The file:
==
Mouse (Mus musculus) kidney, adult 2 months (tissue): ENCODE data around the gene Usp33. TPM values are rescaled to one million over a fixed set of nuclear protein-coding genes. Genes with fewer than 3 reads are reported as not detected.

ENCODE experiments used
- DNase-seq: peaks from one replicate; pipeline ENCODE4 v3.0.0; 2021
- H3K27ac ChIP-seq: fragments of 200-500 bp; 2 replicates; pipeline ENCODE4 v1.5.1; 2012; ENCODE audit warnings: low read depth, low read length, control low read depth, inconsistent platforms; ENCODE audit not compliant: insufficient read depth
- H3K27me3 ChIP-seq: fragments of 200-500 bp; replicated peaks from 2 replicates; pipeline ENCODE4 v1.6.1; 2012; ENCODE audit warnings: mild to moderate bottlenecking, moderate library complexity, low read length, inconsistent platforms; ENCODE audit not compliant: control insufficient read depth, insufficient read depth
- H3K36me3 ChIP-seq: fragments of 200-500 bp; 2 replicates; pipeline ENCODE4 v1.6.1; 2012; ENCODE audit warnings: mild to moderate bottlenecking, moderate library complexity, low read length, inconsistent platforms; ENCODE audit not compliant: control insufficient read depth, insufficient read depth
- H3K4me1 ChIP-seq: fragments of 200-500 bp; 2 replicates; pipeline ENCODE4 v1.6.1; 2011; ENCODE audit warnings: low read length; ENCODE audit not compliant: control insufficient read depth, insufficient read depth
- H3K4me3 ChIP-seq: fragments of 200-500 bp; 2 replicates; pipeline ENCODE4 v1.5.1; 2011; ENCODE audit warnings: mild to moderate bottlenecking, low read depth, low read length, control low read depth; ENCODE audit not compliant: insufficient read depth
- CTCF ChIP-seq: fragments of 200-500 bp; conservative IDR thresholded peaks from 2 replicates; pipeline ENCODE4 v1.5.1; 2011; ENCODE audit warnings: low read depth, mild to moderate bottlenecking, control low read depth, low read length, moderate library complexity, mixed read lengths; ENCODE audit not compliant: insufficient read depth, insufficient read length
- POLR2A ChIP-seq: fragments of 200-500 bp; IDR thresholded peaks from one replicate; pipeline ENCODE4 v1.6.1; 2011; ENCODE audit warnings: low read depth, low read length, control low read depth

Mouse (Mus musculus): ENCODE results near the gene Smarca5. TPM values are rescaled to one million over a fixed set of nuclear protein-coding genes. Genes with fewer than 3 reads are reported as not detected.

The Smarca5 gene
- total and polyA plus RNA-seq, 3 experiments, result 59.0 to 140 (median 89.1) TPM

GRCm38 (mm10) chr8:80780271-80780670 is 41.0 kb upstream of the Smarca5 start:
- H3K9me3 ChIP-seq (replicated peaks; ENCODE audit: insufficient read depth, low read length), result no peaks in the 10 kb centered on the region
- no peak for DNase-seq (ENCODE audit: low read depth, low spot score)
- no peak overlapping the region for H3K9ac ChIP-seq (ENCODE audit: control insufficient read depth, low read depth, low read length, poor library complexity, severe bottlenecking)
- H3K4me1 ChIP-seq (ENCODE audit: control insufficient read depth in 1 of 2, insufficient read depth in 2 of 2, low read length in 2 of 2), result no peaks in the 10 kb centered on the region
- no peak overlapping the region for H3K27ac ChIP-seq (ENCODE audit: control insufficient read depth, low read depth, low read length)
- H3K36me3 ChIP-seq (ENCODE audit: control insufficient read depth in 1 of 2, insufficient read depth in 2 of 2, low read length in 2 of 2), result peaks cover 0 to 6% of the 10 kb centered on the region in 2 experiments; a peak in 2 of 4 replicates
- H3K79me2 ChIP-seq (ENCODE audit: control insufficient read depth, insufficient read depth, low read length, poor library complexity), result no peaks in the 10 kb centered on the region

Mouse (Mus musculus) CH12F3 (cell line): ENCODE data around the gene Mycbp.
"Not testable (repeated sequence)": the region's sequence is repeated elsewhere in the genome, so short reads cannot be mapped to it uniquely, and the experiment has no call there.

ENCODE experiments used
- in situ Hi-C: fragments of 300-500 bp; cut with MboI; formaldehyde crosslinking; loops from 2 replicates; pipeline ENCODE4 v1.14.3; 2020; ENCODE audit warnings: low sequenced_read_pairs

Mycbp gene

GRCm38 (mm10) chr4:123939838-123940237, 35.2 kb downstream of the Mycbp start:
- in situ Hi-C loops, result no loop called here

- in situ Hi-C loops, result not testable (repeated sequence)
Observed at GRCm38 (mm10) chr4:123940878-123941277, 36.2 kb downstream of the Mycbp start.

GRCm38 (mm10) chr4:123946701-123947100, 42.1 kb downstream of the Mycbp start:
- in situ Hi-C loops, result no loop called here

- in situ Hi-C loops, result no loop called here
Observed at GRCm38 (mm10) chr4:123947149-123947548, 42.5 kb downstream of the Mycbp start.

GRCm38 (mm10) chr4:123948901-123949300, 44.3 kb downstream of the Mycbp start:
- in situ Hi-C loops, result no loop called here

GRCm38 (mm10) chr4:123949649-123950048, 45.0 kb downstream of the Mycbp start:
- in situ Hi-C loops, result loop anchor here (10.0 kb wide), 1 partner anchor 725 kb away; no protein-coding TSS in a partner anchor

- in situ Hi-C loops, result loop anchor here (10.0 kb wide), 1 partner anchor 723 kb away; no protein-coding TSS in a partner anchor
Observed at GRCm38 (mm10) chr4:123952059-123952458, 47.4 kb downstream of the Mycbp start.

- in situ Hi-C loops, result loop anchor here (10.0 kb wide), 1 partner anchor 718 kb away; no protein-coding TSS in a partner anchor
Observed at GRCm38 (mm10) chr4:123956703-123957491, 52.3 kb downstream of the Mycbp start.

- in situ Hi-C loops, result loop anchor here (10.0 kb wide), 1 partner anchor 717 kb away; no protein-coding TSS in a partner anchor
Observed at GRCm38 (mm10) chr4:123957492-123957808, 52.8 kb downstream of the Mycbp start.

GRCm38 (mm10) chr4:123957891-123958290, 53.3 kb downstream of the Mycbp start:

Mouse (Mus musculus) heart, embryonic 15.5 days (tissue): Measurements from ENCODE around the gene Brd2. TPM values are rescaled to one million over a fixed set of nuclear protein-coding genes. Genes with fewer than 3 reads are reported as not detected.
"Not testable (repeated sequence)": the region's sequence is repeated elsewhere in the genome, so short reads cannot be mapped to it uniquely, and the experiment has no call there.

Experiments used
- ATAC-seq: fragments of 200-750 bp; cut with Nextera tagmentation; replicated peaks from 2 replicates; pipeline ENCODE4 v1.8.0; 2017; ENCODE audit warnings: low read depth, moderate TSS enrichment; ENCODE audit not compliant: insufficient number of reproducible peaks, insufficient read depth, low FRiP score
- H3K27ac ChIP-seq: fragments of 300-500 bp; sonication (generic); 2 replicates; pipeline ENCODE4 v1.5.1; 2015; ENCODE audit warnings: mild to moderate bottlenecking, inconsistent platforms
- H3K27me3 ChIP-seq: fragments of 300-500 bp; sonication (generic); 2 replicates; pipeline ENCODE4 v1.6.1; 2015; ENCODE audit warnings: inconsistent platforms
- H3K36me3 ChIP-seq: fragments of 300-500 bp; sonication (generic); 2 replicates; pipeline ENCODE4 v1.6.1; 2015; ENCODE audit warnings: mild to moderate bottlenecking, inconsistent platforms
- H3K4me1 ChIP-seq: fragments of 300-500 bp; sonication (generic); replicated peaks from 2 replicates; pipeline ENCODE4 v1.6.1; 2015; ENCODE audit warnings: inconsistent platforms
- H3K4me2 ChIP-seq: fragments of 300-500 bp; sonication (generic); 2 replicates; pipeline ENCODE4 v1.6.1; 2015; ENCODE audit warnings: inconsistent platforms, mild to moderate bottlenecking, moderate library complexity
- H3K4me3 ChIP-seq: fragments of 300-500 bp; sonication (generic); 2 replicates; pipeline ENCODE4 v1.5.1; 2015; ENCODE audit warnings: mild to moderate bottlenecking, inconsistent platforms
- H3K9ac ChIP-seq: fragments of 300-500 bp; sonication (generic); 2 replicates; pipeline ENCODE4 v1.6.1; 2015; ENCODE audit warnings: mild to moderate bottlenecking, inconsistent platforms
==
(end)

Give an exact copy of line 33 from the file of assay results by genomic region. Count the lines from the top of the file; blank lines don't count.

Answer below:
- in situ Hi-C loops, result no loop called here